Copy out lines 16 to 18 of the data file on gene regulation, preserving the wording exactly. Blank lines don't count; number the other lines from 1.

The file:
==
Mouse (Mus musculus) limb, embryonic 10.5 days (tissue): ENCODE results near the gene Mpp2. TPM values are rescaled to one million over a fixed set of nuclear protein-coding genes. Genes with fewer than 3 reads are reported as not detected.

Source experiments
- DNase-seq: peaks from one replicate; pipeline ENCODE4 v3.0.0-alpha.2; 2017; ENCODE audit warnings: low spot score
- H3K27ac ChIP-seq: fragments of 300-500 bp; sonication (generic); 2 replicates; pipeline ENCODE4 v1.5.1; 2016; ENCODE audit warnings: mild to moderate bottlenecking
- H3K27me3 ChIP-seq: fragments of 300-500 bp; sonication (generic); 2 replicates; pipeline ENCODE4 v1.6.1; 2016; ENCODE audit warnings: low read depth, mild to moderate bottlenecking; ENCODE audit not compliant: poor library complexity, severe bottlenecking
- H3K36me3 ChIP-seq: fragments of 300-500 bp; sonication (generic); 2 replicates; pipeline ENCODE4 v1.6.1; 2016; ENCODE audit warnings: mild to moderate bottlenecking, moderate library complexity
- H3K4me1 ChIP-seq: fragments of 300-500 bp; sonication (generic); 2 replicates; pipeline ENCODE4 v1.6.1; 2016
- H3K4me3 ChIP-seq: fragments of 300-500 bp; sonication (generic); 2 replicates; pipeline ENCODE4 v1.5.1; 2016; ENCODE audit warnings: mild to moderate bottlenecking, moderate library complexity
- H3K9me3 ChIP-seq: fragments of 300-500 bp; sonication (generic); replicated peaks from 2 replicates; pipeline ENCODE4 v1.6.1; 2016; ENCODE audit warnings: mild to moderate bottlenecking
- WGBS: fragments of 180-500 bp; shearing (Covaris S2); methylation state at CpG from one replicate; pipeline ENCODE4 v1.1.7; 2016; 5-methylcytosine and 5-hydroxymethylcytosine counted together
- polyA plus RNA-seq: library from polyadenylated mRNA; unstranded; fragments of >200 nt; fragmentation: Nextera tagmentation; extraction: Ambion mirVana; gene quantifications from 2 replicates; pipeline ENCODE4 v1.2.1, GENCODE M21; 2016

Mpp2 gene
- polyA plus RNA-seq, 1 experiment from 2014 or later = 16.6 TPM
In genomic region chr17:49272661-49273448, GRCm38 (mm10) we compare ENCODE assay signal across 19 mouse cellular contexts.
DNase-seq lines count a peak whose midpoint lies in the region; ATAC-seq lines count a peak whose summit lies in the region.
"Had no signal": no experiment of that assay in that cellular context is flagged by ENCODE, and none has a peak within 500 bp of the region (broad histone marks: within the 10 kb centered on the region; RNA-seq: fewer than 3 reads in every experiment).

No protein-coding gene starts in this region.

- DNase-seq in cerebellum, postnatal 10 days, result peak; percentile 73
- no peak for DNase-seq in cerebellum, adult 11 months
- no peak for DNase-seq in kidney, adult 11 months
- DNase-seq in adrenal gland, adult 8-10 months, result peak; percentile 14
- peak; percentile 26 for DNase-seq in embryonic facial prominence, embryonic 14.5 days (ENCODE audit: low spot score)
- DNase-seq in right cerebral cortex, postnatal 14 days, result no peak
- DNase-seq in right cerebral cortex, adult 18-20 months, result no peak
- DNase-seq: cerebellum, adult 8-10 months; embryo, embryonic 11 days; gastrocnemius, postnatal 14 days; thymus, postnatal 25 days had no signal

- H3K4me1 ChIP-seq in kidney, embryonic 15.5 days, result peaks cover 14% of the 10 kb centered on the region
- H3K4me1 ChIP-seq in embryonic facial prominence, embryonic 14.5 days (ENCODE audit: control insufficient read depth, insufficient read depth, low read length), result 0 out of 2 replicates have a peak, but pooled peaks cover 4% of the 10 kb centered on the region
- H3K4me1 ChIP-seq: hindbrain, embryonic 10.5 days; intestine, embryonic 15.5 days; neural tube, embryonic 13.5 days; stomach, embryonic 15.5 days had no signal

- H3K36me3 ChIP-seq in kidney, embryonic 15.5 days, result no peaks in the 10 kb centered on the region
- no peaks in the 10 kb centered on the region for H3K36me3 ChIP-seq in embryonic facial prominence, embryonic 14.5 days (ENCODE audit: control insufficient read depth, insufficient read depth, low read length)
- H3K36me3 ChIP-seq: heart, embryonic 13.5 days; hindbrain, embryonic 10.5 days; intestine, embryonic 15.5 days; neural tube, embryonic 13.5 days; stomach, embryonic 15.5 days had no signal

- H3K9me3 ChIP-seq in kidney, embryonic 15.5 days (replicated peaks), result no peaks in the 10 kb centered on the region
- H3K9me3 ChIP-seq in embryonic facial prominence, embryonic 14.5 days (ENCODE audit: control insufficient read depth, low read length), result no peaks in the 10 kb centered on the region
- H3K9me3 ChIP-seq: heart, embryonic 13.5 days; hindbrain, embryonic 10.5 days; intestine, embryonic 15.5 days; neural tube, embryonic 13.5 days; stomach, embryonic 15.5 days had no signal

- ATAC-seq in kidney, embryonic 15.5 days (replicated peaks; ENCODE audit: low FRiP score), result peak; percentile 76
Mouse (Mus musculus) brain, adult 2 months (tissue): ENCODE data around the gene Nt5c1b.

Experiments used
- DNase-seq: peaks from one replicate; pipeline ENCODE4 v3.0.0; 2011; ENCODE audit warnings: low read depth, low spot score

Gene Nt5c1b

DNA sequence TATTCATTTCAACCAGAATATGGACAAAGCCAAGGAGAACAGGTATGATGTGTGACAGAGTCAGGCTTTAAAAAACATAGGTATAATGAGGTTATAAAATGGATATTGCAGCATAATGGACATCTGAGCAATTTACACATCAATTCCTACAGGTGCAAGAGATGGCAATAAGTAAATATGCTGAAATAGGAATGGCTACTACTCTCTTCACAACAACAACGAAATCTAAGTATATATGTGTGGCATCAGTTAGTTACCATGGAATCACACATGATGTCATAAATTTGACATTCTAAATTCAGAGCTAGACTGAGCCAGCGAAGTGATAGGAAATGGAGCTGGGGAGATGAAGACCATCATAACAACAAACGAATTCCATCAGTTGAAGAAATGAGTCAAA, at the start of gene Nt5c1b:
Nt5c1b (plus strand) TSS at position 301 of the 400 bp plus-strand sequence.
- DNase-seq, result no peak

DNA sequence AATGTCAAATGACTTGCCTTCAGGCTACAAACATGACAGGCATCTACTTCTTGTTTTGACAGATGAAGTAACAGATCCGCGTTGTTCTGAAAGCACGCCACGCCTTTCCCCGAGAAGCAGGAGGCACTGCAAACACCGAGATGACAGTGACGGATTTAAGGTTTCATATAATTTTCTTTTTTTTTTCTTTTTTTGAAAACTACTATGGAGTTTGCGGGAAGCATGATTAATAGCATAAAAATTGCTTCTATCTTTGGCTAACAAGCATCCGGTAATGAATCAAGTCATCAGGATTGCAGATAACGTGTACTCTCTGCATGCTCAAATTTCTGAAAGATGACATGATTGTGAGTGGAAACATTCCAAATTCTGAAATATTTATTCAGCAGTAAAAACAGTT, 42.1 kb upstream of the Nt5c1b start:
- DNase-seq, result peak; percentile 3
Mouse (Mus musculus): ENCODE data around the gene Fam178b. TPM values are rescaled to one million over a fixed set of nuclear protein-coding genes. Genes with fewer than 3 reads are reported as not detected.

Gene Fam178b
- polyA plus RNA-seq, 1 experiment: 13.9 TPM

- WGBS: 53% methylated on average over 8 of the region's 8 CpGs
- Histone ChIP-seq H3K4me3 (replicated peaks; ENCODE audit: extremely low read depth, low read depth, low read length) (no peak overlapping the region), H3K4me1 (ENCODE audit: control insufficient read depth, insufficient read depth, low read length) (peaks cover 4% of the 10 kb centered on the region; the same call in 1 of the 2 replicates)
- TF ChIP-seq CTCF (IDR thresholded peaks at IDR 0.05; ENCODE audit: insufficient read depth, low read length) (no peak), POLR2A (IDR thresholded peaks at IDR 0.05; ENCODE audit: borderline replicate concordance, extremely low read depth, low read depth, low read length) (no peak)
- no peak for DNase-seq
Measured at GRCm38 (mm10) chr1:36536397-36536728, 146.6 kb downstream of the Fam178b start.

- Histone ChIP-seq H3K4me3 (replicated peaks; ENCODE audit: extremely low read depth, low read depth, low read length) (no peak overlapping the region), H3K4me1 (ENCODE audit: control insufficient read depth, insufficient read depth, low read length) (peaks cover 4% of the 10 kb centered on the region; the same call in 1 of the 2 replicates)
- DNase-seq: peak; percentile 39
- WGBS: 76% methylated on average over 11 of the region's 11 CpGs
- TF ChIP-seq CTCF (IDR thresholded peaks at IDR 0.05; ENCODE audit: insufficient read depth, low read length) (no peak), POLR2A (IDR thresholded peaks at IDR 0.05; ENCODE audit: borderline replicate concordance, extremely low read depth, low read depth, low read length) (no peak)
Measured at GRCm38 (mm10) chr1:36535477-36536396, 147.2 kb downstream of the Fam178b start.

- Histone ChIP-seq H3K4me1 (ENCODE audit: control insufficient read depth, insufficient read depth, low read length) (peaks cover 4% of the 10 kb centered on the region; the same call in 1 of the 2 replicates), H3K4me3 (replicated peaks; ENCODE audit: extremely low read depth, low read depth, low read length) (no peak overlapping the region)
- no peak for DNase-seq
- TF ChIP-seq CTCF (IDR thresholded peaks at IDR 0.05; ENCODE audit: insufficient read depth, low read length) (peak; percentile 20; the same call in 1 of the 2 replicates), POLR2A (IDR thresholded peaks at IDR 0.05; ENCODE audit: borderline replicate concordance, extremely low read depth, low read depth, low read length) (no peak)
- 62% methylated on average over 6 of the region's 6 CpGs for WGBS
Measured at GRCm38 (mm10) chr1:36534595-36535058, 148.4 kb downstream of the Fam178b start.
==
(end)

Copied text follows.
"Had no signal": no experiment of that assay in that cellular context is flagged by ENCODE, and none has a peak within 500 bp of the region (broad histone marks: within the 10 kb centered on the region; RNA-seq: fewer than 3 reads in every experiment).

No protein-coding gene starts in this region.

- DNase-seq in cerebellum, postnatal 10 days, result peak; percentile 73